Not All Roundabouts are Created Equal When it Comes to Bicycle Safety
Editor’s note: This article was written in response to our coverage of National Roundabouts Week 2022. Read the other articles in the series here.
As roundabouts decrease traffic deaths for drivers, some designs of the controversial traffic treatment may actually increase collisions for people on bikes while scaring others off riding entirely, a series of studies suggests — and its raising thorny questions about who might get hurt along the road to Vision Zero.
As part of an ongoing study of the safety impacts of roundabouts, Utah State University-based researchers Patrick Singleton and Nirajan Poudel surveyed 49 studies from roughly a dozen countries and concluded that, on the aggregate, roundabouts may actually increase crashes between bicyclists and drivers — and in some cases, they increase serious injuries and deaths of people on two wheels, too.
The operative word in that sentence, of course, is “may” — and Singleton is careful to point out that not all roundabouts are created equal. Researchers in Belgium, for instance, recorded a staggering 93 percent increase in injury crashes at the intersections that weren’t outfitted with accompanying protected bike lanes; meanwhile, Danish researchers studied roundabouts that did have separated lanes, and logged an almost-as-staggering 84 percent reduction in crashes. United States academics, by contrast, often struggled to draw any definitive conclusions, because there were so few roundabouts, crashes, or even simply bicyclists in U.S. communities.
But Singleton still says that roundabout safety deserves more scrutiny, particularly in light of the many studies in their sample that examined how unsafe cyclists feel when riding in many of them. Though actual crash data is often treated as the gold standard of safety metrics, other research shows that low levels of “perceived safety” can dissuade people not just from riding at a certain intersection, but from riding entirely.
“We took a very broad and loose definition of ‘safety’ in this review,” Singleton added. “The end goal of Vision Zero, of course, is that we want to reduce injuries and deaths on our roadways. But the process of getting there matters, so we wanted to assess perceptions of comfort and safety as well.”
In subsequent studies, Singleton and Poudel looked more deeply into cyclists’ perceptions of roundabout safety, interviewing 600 U.S. riders about what specific designs were most appealing to them and analyzing commonalities between their preferences.
The most popular options, they found, had “one (rather than two) lanes, lower traffic volumes, and more robust bicycle facilities — especially separated bicycle lanes (a ‘protected roundabout’).”
Which is, to put it bluntly, pretty much nothing like what the average U.S. roundabout looks like at all.
“Current design guidance in the U.S. basically says to either let cyclists take the lane like a driver, or give them a ramp to ride up on the sidewalk,” Singleton added. “But our study suggests neither of those are desirable to bicyclists.”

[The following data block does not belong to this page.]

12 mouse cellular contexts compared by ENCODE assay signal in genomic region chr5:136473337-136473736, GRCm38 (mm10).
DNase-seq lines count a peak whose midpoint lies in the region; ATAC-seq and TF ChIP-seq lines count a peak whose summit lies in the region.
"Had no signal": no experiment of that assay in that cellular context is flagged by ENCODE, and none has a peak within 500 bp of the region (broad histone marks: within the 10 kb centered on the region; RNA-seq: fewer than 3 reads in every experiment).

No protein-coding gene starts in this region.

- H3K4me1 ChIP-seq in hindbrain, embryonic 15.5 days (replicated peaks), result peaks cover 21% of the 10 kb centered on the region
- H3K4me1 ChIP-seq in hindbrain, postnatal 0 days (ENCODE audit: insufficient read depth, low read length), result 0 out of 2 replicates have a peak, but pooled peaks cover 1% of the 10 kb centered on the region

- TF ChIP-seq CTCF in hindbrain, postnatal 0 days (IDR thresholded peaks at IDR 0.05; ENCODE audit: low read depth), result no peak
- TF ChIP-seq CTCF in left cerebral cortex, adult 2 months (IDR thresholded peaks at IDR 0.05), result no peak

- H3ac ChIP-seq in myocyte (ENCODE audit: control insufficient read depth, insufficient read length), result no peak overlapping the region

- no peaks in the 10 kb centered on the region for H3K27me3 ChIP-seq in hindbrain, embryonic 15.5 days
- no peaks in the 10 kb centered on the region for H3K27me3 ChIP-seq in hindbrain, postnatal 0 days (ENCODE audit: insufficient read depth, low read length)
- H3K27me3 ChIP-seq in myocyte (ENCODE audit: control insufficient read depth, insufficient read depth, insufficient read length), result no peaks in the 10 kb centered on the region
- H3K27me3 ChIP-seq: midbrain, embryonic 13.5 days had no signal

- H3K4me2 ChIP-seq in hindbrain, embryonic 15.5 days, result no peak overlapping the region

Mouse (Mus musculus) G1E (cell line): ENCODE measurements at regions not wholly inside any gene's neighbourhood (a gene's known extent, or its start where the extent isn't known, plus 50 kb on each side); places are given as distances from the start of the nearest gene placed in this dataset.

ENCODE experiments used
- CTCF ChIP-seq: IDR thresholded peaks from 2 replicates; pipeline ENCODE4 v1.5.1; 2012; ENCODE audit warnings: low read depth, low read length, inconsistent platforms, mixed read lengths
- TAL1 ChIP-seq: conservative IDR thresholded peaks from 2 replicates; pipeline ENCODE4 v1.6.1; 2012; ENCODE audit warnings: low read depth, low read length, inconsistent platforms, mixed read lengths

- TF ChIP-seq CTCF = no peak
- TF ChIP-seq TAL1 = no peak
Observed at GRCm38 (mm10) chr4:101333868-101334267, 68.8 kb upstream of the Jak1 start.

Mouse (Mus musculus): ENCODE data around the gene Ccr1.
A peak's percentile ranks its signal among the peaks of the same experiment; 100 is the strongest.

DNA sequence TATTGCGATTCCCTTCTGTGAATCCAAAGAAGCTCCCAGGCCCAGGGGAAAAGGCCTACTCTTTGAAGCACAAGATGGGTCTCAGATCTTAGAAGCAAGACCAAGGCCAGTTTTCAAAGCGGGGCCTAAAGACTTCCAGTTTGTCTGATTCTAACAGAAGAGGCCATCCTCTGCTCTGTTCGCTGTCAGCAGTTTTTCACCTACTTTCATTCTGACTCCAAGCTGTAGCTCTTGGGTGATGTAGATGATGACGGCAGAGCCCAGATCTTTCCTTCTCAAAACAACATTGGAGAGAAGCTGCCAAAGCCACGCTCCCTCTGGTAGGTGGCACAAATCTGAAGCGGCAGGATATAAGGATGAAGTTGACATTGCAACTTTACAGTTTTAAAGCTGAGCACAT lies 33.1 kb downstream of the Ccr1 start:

Part of the reason, Singleton says, is what psychologists call “inattentional blindness,” when drivers physically see someone unexpected — like a cyclist riding right along next to them, or even on a sidewalk— but their brains fail to truly register that the unexpected person is there, because the environment doesn’t clearly signal that they belong.
“If I’m a driver, I expect to mostly see things in the driving lane that are about the same size and speed as a car,” Singleton adds. “Needless to say, that’s not what a cyclist looks like at all. … As engineers and planners, we need to understand that ‘looking’ and ‘seeing’ are different things, and we need to design intersections to highlight vulnerable road users in many different ways.”
Singleton — who is also a civil engineer himself — says that in addition to protected lanes, lots of signs and pavement markings, as well as good setbacks can also help ensure motorists don’t strike bikers even when they’re looking right at them.
But he also recognizes that great roundabouts that incorporate those recommendations can be significantly more expensive and complicated to install — and that even some imperfect ones can significantly cut crash severity when compared to signalized intersections, if not always crash volumes themselves. How transportation leaders negotiate those tradeoffs in the context of a Vision Zero plan, though, is a complicated political question that Singleton says it’s up to others to answer.
“I’m lucky that I’m the researcher and not the policymaker,” he laughs. “Hopefully I can provide information, and they can wrestle with those kinds of dilemmas. In the U.S., we’ve had quite a bit of experience to suggest that roundabouts are safer in a lot of situations. My best recommendation now is, let’s make them even better for bicyclists.”